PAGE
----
2. The flap would depend on a lot of factors. I THINK the way they remove the flap, hair that is on the flap, with the exception of where the scar will be, will continue to grow. Where the scar is, it won’t. DR should be able to show you where the flap will be. If it’s inside the hairline, should not be noticeable. My son, who’s also had brain surgery, keeps his hair super short, so his scar shows through. To him, it’s a badge of honor or something.
  3. Some recent posters have said yes. I think it’s rare.
  4. I would guess surgery on day 1, ICU for 2-3 days, regular room for 1-2, and then released. She will be up and walking by day 2 most likely. Limitations upon release are likely to be no activity where she could fall or bump her head, or athletic activities, get plenty of rest, otherwise, no restrictions.



    Of course, all of the above is my guess-need to ask your DR for sure.

    Best wishes to all of you.

    Ron, KS

Yes, her vision came back fine after a month. She had double vision–where one image was above the other–it was tough for her to walk since she never knew where steps really were. The low tech solution–wear an eyepatch and alternate days so both eyes stay strong.

No, her AVM was large and deep, originally deemed inoperable (1991). By 1996, she had embolizations and microsurgery to remove it.

Ron, KS

that is a story with a great ending! thanks for your response. hope is such a great asset for me.

Ron, KS said:

Yes, her vision came back fine after a month. She had double vision–where one image was above the other–it was tough for her to walk since she never knew where steps really were. The low tech solution–wear an eyepatch and alternate days so both eyes stay strong.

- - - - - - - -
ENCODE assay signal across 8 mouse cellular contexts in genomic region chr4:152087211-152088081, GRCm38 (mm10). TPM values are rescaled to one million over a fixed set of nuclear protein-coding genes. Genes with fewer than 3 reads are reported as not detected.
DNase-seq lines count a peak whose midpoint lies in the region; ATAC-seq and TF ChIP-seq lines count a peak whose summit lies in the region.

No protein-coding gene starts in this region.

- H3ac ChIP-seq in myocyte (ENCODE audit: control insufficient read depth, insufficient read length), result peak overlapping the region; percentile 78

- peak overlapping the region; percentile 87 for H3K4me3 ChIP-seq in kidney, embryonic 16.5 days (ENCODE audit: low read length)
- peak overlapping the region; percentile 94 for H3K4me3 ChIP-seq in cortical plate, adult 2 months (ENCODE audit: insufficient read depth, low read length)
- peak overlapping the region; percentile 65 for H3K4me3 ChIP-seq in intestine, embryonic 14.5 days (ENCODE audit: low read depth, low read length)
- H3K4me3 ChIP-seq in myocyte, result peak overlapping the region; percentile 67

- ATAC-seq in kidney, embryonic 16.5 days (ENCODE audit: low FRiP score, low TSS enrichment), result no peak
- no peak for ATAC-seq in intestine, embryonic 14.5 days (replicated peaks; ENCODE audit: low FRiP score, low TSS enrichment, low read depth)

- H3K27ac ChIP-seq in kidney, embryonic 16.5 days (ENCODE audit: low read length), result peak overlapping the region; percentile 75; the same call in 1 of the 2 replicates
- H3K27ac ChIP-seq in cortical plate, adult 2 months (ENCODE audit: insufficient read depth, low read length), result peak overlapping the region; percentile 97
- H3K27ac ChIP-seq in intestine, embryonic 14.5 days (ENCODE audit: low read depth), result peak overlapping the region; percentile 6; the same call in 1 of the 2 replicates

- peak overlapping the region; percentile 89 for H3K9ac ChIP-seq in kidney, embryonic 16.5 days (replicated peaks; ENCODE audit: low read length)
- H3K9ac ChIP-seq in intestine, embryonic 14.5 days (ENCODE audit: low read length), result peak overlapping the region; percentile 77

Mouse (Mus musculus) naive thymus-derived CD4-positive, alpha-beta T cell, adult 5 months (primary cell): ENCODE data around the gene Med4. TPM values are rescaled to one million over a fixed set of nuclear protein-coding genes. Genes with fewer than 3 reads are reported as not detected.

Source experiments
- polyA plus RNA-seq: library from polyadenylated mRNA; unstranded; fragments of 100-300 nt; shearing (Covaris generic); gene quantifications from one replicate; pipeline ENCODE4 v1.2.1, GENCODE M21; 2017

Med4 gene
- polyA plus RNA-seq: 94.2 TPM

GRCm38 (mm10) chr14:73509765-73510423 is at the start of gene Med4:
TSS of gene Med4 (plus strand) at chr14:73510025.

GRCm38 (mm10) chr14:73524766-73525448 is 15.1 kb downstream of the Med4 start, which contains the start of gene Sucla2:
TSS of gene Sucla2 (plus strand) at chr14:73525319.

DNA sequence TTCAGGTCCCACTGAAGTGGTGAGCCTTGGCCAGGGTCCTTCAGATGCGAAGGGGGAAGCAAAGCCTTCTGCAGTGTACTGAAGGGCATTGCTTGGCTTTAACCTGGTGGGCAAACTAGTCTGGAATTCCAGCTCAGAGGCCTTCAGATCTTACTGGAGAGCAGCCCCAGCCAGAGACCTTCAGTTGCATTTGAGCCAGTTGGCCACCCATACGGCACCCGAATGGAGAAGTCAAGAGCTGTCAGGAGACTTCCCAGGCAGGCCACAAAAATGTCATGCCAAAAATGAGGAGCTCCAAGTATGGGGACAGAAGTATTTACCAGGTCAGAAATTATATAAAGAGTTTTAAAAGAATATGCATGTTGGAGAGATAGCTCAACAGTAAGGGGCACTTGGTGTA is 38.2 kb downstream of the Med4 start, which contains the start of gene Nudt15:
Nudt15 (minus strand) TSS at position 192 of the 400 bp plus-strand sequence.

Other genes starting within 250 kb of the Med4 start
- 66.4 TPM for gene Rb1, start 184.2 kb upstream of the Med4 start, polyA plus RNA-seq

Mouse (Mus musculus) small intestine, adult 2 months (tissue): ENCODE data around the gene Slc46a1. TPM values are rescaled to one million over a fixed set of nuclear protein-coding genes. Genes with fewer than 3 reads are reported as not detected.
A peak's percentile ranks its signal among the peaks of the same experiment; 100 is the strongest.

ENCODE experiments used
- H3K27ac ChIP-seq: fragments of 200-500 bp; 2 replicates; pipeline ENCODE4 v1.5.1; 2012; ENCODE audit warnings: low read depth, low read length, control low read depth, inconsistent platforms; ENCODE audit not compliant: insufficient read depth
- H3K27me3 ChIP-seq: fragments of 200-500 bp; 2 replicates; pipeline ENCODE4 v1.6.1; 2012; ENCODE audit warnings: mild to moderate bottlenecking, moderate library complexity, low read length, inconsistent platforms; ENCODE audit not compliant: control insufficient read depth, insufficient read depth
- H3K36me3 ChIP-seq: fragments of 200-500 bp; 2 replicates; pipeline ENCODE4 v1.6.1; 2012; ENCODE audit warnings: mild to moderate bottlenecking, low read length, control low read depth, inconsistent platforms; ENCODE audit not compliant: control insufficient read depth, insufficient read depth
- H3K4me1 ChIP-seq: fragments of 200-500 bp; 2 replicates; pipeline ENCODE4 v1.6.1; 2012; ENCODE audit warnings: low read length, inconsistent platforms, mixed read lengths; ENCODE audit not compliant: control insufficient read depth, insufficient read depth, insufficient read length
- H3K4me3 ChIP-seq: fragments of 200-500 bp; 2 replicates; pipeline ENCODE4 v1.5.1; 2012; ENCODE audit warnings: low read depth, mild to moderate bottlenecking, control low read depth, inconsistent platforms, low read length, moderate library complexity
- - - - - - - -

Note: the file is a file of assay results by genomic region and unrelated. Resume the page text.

No, her AVM was large and deep, originally deemed inoperable (1991). By 1996, she had embolizations and microsurgery to remove it.



Ron, KS

My daughter’s AVM is in the frontal lobe, along the midline, but not on the surface. It is 2cm and is pretty compact. She never had any symptoms of it until the bleed. When it hemorrhaged, she had a sudden severe headache, and threw up for the first 24 hrs constantly, and then off and on over the course of a week, while the doctors tried to figure out what was wrong. She didn’t have any neurological deficits from the bleed, which is why it took a week for them to finally do a CT scan. She still doesn’t have any deficits, but the neurosurgeons tell me that she probably won’t be so lucky if it bleeds again.

As far as risks of permanent deficits from surgery, only the neurosurgeon can tell you that. It has everything to do with the makeup of the AVM (feeding arteries, draining veins, rate of the blood flowing through it), and the location. And as I understand, the MRI can show a lot about location, but the angiogram is what really gives the surgeon what s/he needs to determine the best treatment. As our surgeon told us during the process, the answer to how best to treat an AVM is not black and white. You can ask 5 different surgeons and you will often get at least 4 different answers. That is why you need to explore all of the options, and then go with the one you feel best about. We were fortunate in that the opinions from other surgeons came back exactly the same, recommending surgery, though I am still very nervous about it! The other way to look at it is that you have to balance the risks from the surgery with the risks from a possible bleed. Unfortunately, there aren’t any “no risk” options. It is all risk/benefit analysis.

The process takes a while, so buckle up, and be ready for a lengthy process (at least it feels that way!) as you begin to navigate this medical issue. I will be happy to answer any other questions you may have to the best of my ability.